In a draft opinion (12-page / 174KB PDF) being put forward for approval by the European Parliament's Civil Liberties, Justice and Home Affairs (LIBE) Committee, Swedish MEP Carl Schlyter said that there is "major concern" about how two new data breach notification schemes, one proposed under the draft Network and Information Security (NIS) Directive and the other under a planned General Data Protection Regulation, would operate together.
"A major concern that remains regards the relationship of the proposed system to the notification system proposed under the general data protection regulation, and their effective coexistence, which is one of the reasons we highlight the fact that any EU cybersecurity legislation should follow the adoption of the General Data Protection Regulation, not precede it," Schlyter said in his draft opinion.
The European Commission published the draft NIS Directive in February in a bid to ensure that banks, energy companies and other businesses involved in the operation of critical infrastructure maintained sufficiently secure systems. Under the regime public administrators and 'market operators' would have to notify designed regulators of "significant" cyber security incidents that they experience.
Under the Commission's proposals not all breaches reported to the regulators would necessarily be conveyed to the public, but regulators would be required to determine on a case-by-case whether it was in the public interest to inform them. The regulators would be obliged to share information with one another on cyber security risks in accordance with the proposed framework.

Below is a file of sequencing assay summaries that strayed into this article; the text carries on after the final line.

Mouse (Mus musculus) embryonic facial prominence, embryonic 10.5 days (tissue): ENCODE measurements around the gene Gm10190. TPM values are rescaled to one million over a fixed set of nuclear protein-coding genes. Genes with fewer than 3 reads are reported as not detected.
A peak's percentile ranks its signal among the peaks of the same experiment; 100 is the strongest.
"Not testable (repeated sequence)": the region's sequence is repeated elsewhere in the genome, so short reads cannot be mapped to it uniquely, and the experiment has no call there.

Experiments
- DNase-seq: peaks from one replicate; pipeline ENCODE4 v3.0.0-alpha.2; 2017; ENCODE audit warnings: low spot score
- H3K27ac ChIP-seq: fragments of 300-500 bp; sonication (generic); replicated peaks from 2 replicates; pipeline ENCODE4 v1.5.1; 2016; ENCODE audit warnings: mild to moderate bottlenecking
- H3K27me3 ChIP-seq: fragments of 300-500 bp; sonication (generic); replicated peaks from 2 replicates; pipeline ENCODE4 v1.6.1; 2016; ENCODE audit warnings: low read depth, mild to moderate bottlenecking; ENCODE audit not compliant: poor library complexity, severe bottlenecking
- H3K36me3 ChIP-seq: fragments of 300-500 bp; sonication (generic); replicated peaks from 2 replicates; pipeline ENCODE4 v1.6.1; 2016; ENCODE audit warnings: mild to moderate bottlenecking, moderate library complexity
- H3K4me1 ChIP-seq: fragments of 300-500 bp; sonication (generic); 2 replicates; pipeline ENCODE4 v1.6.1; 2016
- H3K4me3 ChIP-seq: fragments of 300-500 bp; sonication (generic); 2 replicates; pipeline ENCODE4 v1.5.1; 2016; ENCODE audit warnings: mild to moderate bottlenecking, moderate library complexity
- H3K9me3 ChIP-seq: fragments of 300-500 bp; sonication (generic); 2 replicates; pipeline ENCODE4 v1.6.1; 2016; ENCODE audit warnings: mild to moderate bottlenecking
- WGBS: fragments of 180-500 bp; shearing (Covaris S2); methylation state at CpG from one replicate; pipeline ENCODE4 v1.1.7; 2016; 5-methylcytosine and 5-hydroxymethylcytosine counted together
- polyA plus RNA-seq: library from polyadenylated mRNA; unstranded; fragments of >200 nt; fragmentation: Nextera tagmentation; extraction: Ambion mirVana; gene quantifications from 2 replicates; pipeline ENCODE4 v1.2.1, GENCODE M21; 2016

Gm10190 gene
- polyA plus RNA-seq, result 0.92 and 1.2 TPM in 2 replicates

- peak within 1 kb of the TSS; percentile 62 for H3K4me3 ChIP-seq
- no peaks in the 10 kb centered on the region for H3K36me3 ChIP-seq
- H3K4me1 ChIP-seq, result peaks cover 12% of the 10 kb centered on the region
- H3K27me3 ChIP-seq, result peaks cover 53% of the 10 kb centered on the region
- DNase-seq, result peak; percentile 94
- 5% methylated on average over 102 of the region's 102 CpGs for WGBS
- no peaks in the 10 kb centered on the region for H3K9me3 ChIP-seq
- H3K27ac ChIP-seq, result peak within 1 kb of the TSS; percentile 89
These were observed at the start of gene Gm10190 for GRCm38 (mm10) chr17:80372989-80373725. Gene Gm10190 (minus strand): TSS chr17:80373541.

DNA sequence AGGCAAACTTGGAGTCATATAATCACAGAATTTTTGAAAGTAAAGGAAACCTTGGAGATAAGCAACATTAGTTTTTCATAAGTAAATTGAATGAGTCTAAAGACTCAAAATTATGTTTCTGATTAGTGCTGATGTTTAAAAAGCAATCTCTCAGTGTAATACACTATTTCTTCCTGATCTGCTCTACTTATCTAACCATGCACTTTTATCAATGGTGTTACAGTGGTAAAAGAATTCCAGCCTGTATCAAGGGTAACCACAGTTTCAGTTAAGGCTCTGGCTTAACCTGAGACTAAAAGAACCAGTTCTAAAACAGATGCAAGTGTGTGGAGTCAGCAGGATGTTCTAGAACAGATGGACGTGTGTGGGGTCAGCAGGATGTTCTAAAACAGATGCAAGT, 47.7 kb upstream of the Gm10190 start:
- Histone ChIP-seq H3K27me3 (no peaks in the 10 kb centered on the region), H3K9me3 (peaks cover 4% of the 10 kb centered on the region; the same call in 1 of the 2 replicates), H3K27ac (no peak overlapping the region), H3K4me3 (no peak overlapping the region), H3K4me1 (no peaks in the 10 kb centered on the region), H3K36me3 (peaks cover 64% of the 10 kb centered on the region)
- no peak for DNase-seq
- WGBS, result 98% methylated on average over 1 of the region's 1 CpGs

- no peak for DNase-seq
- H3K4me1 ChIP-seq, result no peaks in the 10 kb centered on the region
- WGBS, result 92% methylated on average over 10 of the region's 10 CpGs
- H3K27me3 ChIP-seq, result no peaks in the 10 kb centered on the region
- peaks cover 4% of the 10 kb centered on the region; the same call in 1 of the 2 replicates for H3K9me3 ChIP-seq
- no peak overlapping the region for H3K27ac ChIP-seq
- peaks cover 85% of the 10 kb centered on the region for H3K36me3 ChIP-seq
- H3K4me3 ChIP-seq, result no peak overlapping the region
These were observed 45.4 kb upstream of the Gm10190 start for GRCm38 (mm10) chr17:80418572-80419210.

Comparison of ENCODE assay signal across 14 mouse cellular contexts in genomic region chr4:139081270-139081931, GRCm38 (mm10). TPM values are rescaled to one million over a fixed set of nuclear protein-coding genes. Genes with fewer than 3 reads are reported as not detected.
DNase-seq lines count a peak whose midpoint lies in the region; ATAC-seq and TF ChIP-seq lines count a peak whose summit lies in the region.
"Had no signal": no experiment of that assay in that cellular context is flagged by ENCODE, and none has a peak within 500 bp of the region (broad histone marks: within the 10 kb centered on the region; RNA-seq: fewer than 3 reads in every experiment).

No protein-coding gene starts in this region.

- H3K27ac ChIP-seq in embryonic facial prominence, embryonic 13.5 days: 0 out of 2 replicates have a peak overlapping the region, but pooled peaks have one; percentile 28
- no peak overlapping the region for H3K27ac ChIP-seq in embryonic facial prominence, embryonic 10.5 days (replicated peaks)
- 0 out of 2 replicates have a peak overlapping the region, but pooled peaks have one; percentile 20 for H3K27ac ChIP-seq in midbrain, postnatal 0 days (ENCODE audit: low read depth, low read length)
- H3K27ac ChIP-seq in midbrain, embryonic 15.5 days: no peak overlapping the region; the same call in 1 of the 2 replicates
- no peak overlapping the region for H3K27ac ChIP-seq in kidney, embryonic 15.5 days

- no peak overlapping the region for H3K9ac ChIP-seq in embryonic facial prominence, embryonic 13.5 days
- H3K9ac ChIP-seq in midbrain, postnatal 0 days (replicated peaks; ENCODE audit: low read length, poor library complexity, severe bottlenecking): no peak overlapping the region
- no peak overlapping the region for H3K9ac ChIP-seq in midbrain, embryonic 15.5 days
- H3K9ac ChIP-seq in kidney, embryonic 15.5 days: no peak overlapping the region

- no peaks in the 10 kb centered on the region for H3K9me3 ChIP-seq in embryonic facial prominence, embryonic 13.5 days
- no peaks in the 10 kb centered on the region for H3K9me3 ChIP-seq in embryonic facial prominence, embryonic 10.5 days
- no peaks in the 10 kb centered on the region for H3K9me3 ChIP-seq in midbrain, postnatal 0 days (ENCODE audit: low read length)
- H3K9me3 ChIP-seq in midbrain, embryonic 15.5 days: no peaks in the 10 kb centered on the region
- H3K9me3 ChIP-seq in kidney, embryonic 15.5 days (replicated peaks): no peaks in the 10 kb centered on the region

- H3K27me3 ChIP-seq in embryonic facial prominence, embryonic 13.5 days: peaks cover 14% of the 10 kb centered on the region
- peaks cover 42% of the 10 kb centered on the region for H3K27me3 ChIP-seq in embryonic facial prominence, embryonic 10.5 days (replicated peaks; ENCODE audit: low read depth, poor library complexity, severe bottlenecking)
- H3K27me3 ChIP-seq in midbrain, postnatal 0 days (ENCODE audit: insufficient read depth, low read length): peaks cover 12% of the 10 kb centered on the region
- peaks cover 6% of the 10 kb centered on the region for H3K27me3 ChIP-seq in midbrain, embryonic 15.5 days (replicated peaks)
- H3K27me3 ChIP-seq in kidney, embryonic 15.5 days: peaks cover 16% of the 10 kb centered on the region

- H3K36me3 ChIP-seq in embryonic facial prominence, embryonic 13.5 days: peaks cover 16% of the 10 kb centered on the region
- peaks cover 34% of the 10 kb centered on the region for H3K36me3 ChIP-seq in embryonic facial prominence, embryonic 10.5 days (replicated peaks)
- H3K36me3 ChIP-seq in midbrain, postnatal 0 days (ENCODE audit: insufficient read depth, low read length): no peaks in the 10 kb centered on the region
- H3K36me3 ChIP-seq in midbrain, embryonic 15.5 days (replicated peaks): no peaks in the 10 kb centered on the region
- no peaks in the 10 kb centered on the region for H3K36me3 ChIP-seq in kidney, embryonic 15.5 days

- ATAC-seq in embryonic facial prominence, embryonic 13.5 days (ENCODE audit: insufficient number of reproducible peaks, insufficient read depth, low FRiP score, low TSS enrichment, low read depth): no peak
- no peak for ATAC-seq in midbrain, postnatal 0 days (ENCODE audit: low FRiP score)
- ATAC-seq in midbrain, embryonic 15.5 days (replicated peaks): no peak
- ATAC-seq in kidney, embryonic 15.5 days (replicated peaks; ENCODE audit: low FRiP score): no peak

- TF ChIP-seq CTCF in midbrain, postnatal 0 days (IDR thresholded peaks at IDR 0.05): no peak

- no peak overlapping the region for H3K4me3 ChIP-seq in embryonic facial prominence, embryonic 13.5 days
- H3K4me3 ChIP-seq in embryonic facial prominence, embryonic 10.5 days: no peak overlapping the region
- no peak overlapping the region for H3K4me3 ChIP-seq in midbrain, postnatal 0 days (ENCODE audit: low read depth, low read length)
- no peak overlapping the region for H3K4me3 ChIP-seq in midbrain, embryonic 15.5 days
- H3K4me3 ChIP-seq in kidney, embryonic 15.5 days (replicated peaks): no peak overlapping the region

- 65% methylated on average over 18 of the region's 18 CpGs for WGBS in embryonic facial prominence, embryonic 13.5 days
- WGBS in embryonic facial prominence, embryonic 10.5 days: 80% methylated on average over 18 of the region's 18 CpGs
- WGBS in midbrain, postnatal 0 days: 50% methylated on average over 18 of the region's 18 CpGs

The notification regime under the NIS Directive would apply to different forms of security breaches, but it is envisaged that regulators would liaise closely with data protection authorities when breaches reported concern the loss of personal data.
Under separate European Commission plans, first outlined in January 2012, organisations would be generally required to report all personal data breaches to regulators "without undue delay" and, if possible, within 24 hours of becoming aware of them. MEPs and EU Ministers have subsequently proposed changes to that regime, but new obligations relating to the reporting of personal data breaches do look likely to form part of any reformed EU data protection law framework.
Under the amendments to the NIS Directive proposed by Schlyter, the breach notifications regime would "apply without prejudice to personal data breach notification obligations in accordance with applicable data protection law".
A separate personal data breach notification regime already applies for telecoms companies. The rules they are subject to were recently updated.
In addition, he has recommended that the new requirements be placed on software producers to fix faults with the systems that suffer security breaches.
"Software producers shall be responsible for correcting security breaches, within 24 hours of being informed for serious cases, and 72 hours for cases were the effects are unlikely to result in any significant financial loss or serious breach of privacy," draft new rules proposed by Schlyter said. "Commercial software producers shall not be protected from 'no-liability' clauses when it can be demonstrated that their products are not properly designed to handle foreseeable security threats."
Schlyter also said that social networks and app stores should be removed from the list of 'market operators' that should be subject to the NIS Directive rules on the basis that they do not operate 'critical infrastructure'. He has also set out a number of proposed data protection safeguards to limit the circumstances in which personal data could be shared between regulators.
The operators of critical infrastructure should also "design resilience based systems" that can operate "even when other systems beyond their control fail", the MEP added.